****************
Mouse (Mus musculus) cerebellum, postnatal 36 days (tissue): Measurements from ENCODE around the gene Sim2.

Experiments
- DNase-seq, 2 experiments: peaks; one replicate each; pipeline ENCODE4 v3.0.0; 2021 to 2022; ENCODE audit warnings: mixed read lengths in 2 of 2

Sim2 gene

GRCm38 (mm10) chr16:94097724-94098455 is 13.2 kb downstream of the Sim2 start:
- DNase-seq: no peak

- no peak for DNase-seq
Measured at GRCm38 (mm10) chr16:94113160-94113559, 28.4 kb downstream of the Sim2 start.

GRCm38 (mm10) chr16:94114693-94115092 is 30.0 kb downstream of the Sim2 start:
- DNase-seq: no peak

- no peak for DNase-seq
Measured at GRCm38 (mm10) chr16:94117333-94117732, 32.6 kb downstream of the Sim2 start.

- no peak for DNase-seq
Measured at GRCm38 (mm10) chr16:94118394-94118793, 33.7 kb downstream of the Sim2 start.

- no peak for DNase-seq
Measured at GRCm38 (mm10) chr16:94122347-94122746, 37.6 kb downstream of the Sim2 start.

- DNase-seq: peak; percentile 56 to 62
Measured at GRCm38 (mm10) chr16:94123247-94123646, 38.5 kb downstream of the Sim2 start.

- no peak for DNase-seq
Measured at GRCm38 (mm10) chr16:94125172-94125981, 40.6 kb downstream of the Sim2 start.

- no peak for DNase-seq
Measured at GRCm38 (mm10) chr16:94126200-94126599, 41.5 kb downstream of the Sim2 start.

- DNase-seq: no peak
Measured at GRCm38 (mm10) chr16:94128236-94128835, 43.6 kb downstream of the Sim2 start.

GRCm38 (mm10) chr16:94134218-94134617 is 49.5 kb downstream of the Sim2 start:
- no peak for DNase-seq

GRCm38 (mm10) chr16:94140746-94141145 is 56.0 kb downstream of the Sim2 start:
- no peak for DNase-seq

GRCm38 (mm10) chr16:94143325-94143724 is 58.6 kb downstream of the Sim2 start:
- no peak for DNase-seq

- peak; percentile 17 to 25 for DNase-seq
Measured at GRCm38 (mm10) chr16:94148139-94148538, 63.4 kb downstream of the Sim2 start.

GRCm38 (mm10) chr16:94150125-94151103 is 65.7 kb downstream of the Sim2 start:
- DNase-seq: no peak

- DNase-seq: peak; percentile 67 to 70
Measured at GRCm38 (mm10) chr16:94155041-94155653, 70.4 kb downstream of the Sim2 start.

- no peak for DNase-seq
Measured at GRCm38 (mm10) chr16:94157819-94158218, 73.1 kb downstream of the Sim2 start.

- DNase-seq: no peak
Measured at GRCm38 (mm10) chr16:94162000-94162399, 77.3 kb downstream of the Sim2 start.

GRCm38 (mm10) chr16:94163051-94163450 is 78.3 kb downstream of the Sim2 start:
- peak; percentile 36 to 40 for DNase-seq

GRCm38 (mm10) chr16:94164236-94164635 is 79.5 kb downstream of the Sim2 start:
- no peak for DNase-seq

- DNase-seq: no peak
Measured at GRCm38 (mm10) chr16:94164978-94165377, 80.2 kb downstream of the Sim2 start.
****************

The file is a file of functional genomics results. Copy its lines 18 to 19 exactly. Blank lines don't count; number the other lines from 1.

Measured at GRCm38 (mm10) chr16:94123247-94123646, 38.5 kb downstream of the Sim2 start.

- no peak for DNase-seq